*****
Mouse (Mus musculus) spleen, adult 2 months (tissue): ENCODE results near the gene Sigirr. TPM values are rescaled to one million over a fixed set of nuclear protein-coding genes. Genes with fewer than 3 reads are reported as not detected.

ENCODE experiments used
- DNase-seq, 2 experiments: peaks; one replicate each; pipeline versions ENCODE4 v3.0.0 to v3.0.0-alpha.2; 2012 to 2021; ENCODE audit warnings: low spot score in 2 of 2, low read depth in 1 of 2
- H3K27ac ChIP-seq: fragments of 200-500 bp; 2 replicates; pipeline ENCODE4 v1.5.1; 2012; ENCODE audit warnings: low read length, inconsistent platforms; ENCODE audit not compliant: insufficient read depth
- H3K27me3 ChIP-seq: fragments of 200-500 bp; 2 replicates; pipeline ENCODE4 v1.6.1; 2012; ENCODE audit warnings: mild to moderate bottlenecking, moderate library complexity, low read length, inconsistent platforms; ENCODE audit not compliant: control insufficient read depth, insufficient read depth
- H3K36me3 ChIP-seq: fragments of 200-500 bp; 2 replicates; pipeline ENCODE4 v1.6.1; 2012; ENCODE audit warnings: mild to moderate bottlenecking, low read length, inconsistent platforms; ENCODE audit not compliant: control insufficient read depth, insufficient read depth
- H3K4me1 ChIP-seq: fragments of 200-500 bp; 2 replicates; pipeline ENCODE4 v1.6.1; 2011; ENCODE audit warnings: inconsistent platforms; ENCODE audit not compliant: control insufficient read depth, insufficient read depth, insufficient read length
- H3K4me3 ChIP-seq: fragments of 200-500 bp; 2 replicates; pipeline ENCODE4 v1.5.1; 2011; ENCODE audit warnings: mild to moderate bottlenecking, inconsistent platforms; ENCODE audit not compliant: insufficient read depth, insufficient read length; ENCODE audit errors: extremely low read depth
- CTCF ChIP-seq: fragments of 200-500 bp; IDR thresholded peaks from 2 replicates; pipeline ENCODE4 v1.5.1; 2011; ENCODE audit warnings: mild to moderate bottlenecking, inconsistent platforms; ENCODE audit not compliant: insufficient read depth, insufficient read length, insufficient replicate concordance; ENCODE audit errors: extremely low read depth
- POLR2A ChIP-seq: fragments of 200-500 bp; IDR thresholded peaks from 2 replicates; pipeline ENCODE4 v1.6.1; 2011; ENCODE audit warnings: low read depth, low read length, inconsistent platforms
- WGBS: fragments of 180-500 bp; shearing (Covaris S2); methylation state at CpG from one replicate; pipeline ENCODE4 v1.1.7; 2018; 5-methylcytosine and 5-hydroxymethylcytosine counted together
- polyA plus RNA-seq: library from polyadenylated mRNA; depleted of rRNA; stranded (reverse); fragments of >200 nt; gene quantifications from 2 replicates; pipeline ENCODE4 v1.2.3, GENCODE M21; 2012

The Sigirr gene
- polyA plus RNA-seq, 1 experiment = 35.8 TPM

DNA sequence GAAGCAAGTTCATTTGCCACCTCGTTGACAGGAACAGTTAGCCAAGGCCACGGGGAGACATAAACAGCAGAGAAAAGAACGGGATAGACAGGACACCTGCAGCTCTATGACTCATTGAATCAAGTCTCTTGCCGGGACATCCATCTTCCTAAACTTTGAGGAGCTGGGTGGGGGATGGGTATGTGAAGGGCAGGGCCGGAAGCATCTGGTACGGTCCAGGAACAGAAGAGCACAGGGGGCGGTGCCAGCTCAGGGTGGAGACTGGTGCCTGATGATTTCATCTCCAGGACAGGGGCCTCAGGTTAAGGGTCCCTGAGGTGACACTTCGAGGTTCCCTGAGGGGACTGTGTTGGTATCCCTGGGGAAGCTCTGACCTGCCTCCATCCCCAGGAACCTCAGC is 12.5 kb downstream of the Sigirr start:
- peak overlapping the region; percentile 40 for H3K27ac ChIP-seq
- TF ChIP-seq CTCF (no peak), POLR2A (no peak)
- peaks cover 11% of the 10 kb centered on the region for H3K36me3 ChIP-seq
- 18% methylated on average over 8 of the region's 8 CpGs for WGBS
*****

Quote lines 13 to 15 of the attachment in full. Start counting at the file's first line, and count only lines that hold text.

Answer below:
The Sigirr gene
- polyA plus RNA-seq, 1 experiment = 35.8 TPM

DNA sequence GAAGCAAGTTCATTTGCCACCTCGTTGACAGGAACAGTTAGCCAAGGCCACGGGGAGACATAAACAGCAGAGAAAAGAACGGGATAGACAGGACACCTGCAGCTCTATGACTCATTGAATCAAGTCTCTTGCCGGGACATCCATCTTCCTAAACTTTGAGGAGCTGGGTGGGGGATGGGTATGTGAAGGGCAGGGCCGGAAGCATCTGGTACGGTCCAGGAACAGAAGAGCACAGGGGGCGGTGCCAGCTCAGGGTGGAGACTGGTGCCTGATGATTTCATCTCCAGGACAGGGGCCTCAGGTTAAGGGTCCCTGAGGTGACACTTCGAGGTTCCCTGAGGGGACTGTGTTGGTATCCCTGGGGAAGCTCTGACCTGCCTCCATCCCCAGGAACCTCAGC is 12.5 kb downstream of the Sigirr start: